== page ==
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Scipio's Storm of Cartagena

A reader of this site recommended, JW Deming, recommended B.H. Liddel Hart's "Scipio Africanus" to me - and I'm damn pleased I got it.

It's excellent. It combines a mix of strategic thought and analysis with diplomacy and looking deeply into motivations for actions. From chapter 3, after leading a surprise attack and taking the city of New Carthage -

Chapter III: The Storm of Cartagena

"Some young Romans came across a girl of surpassing bloom and beauty, and being aware that Scipio was fond of women brought her to him… saying that they wished to make a present of the damsel to him. He was overcome and astonished by her beauty, and he told them that had he been in a private position no present would have been more welcome, but as he was the general it would be the least welcome of any… So he expressed his gratitude to the young men, but called the girl's father, and handing her over to him, at once bade him give her in marriage to whomever of the citizens he preferred. The self-restraint and moderation Scipio showed on this occasion secured him the warm approbation of his troops."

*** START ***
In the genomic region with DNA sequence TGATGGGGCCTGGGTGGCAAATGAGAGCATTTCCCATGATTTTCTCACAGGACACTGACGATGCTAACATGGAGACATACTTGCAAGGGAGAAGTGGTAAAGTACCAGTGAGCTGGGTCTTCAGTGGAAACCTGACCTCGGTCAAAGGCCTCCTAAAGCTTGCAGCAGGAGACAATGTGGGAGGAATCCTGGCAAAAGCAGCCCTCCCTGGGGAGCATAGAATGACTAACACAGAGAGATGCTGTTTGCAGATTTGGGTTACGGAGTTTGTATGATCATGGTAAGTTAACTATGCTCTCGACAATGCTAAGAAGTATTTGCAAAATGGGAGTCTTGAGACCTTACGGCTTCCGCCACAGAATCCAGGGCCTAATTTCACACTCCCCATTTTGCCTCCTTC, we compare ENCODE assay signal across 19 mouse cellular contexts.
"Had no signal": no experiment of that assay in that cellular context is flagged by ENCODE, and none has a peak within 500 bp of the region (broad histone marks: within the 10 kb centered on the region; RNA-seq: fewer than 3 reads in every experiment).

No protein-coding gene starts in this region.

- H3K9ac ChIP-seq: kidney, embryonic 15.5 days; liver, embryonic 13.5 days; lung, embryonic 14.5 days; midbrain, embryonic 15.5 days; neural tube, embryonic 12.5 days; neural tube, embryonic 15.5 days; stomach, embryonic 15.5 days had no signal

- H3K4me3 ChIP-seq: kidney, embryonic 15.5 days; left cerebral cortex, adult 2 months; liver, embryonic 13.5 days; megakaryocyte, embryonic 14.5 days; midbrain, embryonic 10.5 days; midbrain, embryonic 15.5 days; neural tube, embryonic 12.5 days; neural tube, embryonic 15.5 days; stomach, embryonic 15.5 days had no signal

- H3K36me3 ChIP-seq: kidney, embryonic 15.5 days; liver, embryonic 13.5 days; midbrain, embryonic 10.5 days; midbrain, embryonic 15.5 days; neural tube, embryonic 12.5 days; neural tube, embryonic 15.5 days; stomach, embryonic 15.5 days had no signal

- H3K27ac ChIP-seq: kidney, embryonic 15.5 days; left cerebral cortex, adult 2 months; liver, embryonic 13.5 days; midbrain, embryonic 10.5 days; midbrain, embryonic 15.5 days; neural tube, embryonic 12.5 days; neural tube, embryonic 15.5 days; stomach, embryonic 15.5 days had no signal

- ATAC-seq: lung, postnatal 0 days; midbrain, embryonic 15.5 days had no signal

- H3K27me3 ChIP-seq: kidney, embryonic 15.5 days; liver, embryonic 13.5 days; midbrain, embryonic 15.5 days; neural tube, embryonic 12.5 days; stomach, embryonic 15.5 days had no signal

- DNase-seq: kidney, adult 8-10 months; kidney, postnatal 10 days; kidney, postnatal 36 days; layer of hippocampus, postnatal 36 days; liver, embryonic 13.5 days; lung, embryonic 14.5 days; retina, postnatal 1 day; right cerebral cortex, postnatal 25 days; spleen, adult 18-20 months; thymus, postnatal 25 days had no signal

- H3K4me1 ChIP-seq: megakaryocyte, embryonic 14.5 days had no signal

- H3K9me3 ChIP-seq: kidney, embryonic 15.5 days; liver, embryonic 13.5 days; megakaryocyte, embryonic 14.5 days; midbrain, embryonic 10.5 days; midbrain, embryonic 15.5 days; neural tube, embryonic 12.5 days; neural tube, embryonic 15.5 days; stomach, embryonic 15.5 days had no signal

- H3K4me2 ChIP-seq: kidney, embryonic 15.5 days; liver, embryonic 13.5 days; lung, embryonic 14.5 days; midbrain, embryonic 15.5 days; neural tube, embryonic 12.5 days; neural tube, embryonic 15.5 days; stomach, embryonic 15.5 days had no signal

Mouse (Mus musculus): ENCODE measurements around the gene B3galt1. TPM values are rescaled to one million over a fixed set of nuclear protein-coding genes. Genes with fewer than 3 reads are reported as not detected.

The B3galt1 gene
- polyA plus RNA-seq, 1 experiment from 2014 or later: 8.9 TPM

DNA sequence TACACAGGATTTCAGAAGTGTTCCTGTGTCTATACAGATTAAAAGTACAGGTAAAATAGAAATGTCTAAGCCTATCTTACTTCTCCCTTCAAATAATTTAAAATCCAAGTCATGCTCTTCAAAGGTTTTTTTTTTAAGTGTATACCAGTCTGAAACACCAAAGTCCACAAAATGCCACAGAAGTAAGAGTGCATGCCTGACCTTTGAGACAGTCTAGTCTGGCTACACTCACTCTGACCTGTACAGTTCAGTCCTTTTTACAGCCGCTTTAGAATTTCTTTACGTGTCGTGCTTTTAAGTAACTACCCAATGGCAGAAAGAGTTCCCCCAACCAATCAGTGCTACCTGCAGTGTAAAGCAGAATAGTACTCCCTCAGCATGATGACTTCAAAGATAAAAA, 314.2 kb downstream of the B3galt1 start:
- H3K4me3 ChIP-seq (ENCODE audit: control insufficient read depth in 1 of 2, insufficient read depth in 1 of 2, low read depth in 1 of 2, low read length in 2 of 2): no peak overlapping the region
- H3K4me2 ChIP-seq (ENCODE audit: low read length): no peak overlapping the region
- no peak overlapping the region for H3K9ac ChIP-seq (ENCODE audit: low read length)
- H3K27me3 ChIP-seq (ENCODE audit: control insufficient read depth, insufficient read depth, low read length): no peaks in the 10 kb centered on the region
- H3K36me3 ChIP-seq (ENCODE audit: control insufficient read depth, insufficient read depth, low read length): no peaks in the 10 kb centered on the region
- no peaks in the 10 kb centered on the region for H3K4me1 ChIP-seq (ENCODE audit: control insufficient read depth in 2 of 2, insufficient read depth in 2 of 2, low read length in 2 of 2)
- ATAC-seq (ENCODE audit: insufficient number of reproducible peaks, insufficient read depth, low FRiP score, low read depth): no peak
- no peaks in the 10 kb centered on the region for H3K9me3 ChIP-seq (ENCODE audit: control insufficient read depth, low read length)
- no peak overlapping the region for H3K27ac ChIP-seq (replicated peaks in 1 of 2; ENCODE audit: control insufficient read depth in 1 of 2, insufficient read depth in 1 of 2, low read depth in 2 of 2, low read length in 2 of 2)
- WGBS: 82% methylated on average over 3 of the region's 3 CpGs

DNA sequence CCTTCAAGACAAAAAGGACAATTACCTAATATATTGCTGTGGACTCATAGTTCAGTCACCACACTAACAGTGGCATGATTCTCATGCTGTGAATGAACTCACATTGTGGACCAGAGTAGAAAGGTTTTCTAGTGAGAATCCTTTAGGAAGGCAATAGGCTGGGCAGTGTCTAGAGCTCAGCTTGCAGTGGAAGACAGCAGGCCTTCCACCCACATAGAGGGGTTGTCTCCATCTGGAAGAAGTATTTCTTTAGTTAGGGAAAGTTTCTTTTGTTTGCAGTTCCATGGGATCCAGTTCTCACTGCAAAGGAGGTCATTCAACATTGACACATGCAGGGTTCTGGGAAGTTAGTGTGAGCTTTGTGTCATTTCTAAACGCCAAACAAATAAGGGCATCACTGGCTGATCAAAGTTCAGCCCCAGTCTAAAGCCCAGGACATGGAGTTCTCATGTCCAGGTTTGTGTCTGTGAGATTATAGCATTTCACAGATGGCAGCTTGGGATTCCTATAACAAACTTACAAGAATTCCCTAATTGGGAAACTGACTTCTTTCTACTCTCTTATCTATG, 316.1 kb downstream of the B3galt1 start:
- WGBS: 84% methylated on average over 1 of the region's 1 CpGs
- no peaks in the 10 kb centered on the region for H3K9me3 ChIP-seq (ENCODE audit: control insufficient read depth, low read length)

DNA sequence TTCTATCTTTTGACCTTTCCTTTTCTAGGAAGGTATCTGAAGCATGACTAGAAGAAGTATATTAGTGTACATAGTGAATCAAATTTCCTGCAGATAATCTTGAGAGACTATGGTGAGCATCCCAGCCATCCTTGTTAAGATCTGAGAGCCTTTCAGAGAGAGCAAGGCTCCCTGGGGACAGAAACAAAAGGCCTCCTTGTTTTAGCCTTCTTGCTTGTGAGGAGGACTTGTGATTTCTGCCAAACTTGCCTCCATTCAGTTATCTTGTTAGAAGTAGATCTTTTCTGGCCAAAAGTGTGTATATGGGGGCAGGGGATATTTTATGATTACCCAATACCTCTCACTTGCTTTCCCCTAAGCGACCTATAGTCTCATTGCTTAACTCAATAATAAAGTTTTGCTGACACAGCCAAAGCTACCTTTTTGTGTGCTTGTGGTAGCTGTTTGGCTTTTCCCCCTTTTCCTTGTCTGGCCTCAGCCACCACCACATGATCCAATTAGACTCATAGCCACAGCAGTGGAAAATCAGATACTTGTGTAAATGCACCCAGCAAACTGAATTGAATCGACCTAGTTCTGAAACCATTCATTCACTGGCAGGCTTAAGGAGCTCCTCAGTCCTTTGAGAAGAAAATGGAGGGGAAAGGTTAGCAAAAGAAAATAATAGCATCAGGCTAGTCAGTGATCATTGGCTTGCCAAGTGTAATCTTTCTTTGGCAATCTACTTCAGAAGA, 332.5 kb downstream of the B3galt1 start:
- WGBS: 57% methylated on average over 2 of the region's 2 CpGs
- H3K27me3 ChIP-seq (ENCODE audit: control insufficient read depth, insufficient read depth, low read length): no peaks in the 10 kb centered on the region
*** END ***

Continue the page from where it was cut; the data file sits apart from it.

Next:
Livy's account enlarges the picture, saying that she was previously betrothed to a young chief of the Celtiberians, named Allucius, who was desperately enamoured of her; that Scipio, hearing this, sent for Allucius and presented her to him; and that when his parents pressed thank-offerings upon him, he gave them to Allucius as a dowry from himself. This kindly and tactful act not only spread his praises through the Spanish tribes, but earned a more tangible reinforcement, for Allucius reappeared a few days later with fourteen hundred horsemen to join Scipio.

Princess Sophonisba of Carthage, and the Ruin of King Syphax

The people of modern-day Algeria have always had been fierce warriors.

Two thousand and twenty five years ago, in 213 B.C., the land was Numidia, famed for its cavalry. Numidia was divided at this point between the Masaesyli tribe, who ruled Western Numidia, and the Massyllii tribe, who ruled Eastern Numidia.

King Syphax ruled Western Numidia, and following the death of his rival King Gala of East Numidia, Syphax made huge gains. He was consolidating, and set to become ruler of all Numidia.

Meanwhile, King Gala was succeeded by his son Massinissa, who became ruler of the now-weak East Numidians.

Numidia at the time was in friendly neutrality with Carthage, the nearby power, but entertained Roman offers for peace and diplomacy as well.

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